12 Common English Expressions for Stress or Annoyance

12 Common English Expressions for Stress or Annoyance

Welcome to our Daily English Listening Practice with this week’s series:

12 Common English Expressions
for Stress or Annoyance

When talking about stress, we have lots of phrases for different levels of annoyance. You could be a little annoyed by something or there’s something that could really be stressing you out. Use these common English expressions to explain yourself in useful, naturally spoken English, avoid cliches like the expressions at the bottom!

Listen to the English audio clips for information and pronunciation.

She Stresses me Out

Notes: “She’s just been stressing me out” – for a period of time, this week, this past week, this past month; “She stresses me out”: it’s a fact, it’s typical; “She’s stressing me out”: it’s happening right now

Going Through A Lot

Notes: “I’ve been going through a lot”, “She’s been going through a lot”: the problem is still happening; “She’s been through a lot” their history has a lot of problems

I’ve Got a Lot on my Plate

Notes: easy to use when you’ve been stressed out, or if you can’t do something because you are very busy; often used to explain why you’re stressed

I Haven’t Been Feeling Myself

Notes: used when you can’t figure out exactly why you’re more emotional or stressed or annoyed, you can use this phrase to explain yourself

I’ve Got a lot on my Mind

Notes: sometimes when you can’t focus on something because you’re stressed or worried, you can say “I’ve got a lot on my mind (right now)” “I’ve had a lot on my mind lately/recently”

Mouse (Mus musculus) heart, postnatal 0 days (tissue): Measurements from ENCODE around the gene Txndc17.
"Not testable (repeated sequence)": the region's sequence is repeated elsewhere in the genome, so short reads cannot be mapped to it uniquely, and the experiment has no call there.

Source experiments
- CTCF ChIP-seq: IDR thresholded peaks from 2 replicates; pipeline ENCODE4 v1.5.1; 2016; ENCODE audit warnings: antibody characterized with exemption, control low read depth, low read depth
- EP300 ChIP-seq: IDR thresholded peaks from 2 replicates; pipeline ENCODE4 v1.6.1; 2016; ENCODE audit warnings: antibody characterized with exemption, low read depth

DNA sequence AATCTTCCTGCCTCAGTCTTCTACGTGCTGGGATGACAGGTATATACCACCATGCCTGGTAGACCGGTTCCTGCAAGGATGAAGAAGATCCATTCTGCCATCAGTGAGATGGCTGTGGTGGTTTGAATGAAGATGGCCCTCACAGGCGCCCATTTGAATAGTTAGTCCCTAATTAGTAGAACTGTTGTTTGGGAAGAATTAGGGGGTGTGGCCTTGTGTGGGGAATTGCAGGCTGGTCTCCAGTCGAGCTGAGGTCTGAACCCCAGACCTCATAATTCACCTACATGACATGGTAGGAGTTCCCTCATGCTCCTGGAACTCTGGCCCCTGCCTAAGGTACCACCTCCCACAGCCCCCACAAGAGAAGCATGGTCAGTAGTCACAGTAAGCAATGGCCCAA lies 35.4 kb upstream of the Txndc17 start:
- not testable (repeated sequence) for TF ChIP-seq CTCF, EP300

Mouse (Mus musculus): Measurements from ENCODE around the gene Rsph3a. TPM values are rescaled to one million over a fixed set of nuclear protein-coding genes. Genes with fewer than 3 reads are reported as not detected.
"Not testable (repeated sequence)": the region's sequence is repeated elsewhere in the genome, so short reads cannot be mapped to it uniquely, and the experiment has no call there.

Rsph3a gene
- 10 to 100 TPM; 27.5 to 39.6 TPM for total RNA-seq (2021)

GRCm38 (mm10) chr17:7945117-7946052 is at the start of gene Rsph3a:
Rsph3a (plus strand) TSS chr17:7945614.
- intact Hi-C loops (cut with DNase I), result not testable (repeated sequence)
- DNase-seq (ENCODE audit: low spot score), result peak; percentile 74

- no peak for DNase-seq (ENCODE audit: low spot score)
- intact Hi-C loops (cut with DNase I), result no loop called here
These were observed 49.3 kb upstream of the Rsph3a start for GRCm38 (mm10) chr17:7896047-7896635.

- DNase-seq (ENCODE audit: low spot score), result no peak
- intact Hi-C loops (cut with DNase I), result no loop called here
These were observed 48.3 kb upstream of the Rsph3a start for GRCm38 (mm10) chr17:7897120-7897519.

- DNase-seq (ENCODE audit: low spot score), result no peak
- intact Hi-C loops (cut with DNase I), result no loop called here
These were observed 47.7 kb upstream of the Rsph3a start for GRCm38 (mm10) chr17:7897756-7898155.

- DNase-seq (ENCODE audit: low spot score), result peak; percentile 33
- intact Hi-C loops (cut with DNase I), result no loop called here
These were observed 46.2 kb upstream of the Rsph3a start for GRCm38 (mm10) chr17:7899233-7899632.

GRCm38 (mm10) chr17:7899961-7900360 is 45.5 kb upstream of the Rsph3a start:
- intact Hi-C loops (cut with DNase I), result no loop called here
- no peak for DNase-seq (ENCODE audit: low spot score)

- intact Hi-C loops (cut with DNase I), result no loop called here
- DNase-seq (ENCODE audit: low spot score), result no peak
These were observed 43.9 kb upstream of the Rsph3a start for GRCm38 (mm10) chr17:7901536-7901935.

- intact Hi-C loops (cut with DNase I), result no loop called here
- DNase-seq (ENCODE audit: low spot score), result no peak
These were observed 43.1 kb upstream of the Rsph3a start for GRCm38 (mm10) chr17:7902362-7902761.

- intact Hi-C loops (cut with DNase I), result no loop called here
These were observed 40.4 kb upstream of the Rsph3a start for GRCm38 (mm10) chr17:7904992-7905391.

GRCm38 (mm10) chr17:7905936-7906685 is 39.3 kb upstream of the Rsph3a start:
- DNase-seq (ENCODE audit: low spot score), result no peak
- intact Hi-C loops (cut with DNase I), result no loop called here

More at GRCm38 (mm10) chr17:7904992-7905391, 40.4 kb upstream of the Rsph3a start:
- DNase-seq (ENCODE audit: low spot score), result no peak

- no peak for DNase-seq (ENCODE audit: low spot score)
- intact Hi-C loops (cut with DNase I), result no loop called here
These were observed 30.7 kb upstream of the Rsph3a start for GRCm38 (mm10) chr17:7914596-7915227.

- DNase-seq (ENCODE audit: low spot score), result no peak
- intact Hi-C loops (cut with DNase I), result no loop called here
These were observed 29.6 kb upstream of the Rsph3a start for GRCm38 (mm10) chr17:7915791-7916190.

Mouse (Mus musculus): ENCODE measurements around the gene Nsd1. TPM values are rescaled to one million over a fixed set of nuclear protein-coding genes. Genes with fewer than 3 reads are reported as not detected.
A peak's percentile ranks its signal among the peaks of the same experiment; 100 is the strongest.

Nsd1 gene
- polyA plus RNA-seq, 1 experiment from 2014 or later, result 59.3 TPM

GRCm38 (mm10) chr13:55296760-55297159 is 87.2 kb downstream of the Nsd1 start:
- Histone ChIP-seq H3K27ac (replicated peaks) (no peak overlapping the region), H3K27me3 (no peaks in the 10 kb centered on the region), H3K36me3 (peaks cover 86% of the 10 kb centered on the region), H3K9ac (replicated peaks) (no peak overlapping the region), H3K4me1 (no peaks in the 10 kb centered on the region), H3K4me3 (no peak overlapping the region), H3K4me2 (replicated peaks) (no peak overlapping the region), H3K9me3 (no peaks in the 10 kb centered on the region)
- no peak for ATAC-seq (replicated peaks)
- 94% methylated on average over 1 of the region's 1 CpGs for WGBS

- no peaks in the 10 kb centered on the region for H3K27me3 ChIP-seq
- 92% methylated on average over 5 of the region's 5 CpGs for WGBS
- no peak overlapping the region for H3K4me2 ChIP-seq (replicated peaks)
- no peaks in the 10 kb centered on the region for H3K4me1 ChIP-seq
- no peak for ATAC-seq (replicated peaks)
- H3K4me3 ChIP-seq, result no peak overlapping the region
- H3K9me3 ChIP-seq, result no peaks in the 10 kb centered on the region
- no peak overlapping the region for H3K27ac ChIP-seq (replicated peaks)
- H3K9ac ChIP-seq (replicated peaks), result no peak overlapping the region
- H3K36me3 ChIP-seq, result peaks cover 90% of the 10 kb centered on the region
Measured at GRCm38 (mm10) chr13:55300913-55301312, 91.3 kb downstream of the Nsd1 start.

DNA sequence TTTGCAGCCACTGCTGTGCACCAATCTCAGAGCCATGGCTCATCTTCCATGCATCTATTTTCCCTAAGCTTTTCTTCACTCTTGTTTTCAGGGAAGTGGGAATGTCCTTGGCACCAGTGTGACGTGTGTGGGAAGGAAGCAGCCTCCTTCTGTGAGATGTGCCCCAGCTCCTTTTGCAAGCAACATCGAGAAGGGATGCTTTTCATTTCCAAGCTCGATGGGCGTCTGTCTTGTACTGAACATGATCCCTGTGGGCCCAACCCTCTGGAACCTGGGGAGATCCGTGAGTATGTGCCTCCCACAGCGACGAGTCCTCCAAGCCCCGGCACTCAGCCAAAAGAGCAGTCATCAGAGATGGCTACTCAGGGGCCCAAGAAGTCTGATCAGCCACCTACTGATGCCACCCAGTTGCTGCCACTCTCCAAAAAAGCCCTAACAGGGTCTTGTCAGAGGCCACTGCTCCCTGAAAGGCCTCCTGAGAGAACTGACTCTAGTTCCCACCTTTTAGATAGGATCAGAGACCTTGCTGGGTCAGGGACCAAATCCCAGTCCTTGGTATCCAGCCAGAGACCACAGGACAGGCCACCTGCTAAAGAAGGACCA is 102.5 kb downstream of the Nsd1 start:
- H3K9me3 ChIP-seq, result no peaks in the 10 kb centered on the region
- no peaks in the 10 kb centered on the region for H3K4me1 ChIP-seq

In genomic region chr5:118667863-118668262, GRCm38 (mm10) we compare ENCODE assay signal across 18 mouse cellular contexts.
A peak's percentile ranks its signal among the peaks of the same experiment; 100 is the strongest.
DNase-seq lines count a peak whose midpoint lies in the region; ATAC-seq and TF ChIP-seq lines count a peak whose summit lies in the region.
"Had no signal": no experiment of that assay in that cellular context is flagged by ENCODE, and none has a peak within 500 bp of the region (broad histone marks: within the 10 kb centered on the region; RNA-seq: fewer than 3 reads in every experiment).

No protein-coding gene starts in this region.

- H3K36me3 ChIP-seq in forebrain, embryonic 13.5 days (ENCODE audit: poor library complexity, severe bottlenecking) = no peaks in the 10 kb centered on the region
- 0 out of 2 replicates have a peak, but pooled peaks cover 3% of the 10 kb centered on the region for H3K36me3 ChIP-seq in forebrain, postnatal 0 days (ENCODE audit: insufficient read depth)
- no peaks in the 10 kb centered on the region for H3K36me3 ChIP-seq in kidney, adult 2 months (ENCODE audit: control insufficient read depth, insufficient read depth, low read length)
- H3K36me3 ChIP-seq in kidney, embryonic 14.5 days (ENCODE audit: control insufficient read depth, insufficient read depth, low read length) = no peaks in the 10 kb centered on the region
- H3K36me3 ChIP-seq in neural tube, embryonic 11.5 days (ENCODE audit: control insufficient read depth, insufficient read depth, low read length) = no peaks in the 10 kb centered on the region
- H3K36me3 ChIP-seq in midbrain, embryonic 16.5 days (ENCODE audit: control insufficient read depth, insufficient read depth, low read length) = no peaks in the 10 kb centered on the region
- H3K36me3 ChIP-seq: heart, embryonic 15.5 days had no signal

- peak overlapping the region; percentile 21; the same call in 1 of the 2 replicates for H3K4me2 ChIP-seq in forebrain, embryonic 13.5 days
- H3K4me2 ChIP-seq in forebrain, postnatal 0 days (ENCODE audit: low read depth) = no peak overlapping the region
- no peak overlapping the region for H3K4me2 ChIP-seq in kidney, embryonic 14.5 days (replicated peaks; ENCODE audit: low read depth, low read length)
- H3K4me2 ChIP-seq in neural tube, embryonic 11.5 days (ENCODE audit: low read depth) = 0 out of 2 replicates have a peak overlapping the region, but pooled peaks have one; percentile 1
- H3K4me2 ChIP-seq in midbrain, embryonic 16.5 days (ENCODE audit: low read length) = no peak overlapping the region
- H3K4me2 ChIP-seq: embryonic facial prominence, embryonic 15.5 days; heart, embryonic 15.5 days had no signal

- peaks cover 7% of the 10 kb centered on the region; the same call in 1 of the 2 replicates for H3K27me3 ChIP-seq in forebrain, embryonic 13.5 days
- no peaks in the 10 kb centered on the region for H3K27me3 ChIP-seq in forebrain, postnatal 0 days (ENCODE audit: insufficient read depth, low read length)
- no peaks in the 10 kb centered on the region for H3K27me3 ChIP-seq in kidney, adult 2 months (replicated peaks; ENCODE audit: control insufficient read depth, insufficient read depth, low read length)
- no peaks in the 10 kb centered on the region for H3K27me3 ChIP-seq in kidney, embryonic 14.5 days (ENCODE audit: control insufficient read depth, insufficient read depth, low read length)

Pull your hair out

Notes: “I’m pulling my hair out over this” “I’m pulling my hair out trying to do this” ; if you use it as advice, “Don’t pull your hair out” it’s like telling someone to calm down.

She pushes my buttons

Notes: When someone makes your angry on purpose, they know exactly what to say or do to upset you. “Get Under my Skin” means to annoy you on purpose. He gets under my skin, he tries to annoy me.

He Gets on My Nerves

Notes: less serious and direct than “you annoy me”; anything can get on your nerves, not just a person.

She bothers me

Notes: kids say it a lot, “stop bothering me!” in America, can be used similarly to “annoy”, in the UK “Can I bother you for a moment? I’m not bothering you am I?” it’s used to interrupt someone or ask for something; “I can’t be bothered” British slang for “I don’t care”

It rubs me (up) the wrong way

Notes: America: It rubs me the wrong way; British: he rubs me up the wrong way; this can be very subtle annoyance, anything can be wrong or you don’t get along with another person; “can’t put my finger on it” can’t figure out exactly why

I Can’t Stand It

Notes: I really don’t like it; “I can’t stand it when….” “We can’t stand you doing this…” “I can’t stand doing this….” “I can’t stand him.”

I’m going crazy/He’s Driving me Crazy

Notes: pretty informal, also, “He’s driving me nuts” “You’re gonna drive me crazy”


These phrases probably won’t be in any textbooks, but they are already a little overused in natural language, you can use them for fun, being sarcastic, but if you want to be taken seriously, it’s probably best to avoid these!

Up to my ears
Cheesed off
Tear your hair out
Ruffle Your Feathers


Kat and Mark

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